'This is nothing like a Chernobyl ... At Chernobyl (in Ukraine in 1986) you had no containment structure -- when it blew, it blew everything straight out into the atmosphere.'
Nuclear experts said it was probably the first time in the industry's 57-year history that sea water has been used in this way, a sign of how close Japan may be to a major accident.
'Injection of sea water into a core is an extreme measure,' Mark Hibbs of the Carnegie Endowment for International Peace. 'This is not according to the book.'
The nuclear accident, the worst since Chernobyl, sparked criticism that authorities were ill-prepared and the threat that could pose to the country's nuclear power industry.
A Japanese official said before the blast that 22 people were confirmed to have suffered radiation contamination and up to 190 may have been exposed. Workers in protective clothing used hand-held scanners to check people arriving at evacuation centres.
U.S. warships and planes helping with relief efforts moved away from the coast temporarily because of low-level radiation. The U.S. Seventh Fleet described the move as precautionary.
South Korea, Hong Kong, Singapore and the Philippines said they would test Japanese food imports for radiation.
No power, no water
Almost 2 million households were without power in the north, the government said. There were about 1.4 million without running water. Tens of thousands of people are missing.
The town of Otsuchi in Iwate prefecture was obliterated.
'After my long career in the Red Cross where I have seen many disasters and catastrophes, this is the worst I have ever seen. Otsuchi reminds me of Osaka and Tokyo after the Second World War when everything was destroyed and flattened,' Japan Red Cross President Tadateru Konoe told Reuters during a visit to the coastal town.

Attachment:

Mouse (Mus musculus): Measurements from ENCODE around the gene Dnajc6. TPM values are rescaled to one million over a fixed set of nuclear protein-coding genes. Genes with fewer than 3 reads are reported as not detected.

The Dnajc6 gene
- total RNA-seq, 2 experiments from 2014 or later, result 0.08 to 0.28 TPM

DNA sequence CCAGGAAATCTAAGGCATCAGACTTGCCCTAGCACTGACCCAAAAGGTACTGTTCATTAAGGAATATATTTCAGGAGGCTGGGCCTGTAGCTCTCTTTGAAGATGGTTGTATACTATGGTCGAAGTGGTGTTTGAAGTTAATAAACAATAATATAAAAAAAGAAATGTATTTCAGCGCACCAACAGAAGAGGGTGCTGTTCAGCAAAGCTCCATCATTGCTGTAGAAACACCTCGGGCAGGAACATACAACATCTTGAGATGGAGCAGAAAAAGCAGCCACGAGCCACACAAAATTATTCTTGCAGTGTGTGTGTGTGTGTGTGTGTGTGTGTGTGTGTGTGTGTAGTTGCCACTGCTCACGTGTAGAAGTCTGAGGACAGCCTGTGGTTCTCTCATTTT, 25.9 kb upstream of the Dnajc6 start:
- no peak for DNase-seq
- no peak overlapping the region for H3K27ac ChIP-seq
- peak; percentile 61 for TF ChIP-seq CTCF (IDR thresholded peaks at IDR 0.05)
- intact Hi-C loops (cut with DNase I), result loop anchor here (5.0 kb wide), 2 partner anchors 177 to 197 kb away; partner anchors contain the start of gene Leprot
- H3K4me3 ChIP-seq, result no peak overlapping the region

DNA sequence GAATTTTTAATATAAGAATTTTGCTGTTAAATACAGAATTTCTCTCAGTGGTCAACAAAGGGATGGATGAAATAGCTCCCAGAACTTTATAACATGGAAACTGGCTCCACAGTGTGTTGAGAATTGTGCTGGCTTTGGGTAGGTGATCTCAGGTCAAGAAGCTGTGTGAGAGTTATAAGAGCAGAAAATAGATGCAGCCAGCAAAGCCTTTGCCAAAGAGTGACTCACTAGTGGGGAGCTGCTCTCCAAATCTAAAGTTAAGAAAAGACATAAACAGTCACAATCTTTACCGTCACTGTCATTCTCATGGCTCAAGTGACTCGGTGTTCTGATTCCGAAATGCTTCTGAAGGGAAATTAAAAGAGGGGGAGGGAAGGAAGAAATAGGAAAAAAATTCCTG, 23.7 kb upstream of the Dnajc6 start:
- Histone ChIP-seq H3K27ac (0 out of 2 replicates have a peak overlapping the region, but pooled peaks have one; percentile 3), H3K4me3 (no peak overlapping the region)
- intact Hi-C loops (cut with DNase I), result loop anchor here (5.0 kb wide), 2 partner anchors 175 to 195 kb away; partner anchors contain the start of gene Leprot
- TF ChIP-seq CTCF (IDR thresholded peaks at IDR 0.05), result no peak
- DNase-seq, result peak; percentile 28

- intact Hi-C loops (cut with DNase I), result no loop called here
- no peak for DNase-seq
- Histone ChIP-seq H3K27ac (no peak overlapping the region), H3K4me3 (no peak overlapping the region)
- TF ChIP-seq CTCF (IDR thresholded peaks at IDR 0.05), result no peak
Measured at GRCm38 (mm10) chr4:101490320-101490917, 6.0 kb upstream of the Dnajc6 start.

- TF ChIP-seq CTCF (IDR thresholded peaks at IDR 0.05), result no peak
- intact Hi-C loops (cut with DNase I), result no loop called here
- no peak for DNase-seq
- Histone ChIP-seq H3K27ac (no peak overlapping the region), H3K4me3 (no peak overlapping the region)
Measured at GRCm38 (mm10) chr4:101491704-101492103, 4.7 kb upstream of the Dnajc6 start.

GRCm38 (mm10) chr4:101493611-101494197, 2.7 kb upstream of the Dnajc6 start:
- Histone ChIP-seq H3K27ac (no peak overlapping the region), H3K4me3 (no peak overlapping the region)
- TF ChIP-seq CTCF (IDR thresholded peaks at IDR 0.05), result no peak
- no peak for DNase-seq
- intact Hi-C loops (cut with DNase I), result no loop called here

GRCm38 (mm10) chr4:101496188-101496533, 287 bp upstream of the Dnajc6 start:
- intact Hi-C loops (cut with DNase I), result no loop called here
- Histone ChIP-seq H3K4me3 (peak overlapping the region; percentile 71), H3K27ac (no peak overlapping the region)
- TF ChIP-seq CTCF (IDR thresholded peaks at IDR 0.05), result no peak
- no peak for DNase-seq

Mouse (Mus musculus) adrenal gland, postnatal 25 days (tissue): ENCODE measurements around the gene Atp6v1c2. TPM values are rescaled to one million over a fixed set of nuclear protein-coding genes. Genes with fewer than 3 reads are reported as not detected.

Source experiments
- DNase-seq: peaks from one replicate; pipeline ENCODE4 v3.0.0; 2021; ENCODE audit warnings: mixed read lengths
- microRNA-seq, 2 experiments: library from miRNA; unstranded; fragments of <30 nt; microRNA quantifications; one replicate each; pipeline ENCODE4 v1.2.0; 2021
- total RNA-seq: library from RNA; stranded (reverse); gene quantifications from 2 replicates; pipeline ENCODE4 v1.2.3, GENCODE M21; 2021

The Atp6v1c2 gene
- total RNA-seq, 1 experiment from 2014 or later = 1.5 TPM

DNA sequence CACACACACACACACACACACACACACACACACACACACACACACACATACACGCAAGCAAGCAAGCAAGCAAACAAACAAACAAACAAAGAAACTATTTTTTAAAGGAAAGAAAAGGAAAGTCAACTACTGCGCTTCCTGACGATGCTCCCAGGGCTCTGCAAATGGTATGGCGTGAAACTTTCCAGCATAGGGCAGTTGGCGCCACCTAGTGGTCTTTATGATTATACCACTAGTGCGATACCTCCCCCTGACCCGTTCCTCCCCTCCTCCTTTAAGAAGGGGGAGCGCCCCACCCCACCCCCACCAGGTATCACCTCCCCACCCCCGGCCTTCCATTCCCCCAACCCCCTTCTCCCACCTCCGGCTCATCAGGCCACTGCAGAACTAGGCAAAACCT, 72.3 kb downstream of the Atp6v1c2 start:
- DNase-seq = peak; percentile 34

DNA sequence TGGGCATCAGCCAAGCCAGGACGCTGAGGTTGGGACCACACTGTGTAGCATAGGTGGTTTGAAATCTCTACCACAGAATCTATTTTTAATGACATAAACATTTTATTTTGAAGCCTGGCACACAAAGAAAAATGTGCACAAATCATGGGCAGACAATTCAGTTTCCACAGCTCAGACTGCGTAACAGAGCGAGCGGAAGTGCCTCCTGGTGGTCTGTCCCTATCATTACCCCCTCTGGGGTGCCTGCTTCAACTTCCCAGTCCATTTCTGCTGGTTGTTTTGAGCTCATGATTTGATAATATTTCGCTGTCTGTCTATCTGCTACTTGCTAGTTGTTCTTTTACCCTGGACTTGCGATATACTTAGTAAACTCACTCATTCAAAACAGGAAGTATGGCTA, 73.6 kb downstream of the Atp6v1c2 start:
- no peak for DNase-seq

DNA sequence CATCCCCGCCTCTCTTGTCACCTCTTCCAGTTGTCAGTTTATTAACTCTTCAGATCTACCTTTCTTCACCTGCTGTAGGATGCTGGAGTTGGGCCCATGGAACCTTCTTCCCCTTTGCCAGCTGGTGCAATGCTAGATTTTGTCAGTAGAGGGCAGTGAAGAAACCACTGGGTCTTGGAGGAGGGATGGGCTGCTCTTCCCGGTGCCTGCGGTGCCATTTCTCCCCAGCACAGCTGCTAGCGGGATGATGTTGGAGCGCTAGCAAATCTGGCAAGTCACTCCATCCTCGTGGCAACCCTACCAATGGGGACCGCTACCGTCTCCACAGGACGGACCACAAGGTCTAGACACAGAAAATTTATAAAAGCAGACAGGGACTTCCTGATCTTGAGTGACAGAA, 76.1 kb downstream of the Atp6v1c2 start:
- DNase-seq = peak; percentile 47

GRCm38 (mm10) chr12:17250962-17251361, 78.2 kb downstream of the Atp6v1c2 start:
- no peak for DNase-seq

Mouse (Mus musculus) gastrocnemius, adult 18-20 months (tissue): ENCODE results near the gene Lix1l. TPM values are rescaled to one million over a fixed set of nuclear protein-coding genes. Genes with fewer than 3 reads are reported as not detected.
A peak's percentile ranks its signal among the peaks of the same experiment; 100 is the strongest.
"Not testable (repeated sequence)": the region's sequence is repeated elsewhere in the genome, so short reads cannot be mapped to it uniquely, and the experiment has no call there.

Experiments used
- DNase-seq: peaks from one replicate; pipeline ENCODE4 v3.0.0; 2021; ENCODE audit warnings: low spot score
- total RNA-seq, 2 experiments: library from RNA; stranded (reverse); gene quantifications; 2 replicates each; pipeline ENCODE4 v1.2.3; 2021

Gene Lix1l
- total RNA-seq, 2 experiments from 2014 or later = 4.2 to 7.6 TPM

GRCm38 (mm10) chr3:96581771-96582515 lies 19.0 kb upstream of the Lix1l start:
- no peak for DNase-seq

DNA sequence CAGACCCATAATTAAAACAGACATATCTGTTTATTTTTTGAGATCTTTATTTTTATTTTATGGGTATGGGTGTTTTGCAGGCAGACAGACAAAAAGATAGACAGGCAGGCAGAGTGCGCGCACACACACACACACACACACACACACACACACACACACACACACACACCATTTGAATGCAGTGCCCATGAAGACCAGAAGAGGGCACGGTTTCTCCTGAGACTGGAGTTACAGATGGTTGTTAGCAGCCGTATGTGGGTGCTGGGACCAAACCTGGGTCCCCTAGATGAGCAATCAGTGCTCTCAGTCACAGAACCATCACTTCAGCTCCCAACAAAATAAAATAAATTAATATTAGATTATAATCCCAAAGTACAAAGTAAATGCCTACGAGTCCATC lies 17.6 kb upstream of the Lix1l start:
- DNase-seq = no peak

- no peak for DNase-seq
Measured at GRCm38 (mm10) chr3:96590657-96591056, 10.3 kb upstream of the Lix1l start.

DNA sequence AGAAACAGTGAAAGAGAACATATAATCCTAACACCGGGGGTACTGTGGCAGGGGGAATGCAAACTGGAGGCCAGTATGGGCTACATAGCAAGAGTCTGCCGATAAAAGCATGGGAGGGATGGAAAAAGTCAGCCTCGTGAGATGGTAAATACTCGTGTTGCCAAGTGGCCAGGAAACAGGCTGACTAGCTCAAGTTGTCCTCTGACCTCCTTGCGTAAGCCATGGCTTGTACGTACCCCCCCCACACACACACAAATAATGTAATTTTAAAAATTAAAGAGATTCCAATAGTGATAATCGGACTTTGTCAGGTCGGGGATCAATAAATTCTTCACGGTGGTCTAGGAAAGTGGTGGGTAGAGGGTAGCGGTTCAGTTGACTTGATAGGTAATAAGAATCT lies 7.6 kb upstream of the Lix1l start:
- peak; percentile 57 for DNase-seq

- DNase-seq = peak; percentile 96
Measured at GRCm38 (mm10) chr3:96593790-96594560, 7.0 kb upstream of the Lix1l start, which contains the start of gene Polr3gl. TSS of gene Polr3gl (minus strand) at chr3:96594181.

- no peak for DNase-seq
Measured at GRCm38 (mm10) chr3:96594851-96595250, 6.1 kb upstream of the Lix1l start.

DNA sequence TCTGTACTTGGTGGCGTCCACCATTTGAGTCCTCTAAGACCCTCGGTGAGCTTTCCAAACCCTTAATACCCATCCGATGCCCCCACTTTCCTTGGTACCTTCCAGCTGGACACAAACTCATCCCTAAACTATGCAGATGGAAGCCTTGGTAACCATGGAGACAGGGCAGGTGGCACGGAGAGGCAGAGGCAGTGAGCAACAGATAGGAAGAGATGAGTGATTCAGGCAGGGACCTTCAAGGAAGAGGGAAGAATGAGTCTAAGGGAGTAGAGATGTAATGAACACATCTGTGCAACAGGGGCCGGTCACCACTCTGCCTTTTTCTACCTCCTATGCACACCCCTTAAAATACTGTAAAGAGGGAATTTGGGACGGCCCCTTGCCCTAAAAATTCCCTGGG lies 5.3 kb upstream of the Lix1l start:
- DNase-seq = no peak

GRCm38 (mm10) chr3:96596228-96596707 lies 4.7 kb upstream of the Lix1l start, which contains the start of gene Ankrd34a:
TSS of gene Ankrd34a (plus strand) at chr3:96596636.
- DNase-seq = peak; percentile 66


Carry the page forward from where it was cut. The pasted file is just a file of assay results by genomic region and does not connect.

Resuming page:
Whole villages and towns have been wiped off the map by Friday's wall of water, triggering an international humanitarian effort of epic proportions.
'When the tsunami struck, I was trying to evacuate people. I looked back, and then it was like the computer graphics scene I've seen from the movie Armageddon. I thought it was a dream, it was really like the end of the world,' said Tsutomu Sato, 46, in Rikuzantakata, a town on the northeast coast.
Enormous economic costs
Estimates of the economic impact are only now starting to emerge.
Hiromichi Shirakawa, chief economist for Japan at Credit Suisse, said in a note to clients that the economic loss will likely be around 14-15 trillion yen ($171-183 billion) just to the region hit by the quake and tsunami.
The earthquake has forced many firms to suspend production and shares in some of Japan's biggest companies tumbled on Monday, with Toyota Corp dropping almost 8 per cent . Shares in Australian-listed uranium miners also dived.
'When we talk about natural disasters, we tend to see an initial sharp drop in production ... then you tend to have a V-shaped rebound. But initially everyone underestimates the damage,' said Michala Marcussen, head of global economics at Societe Generale. – Reuters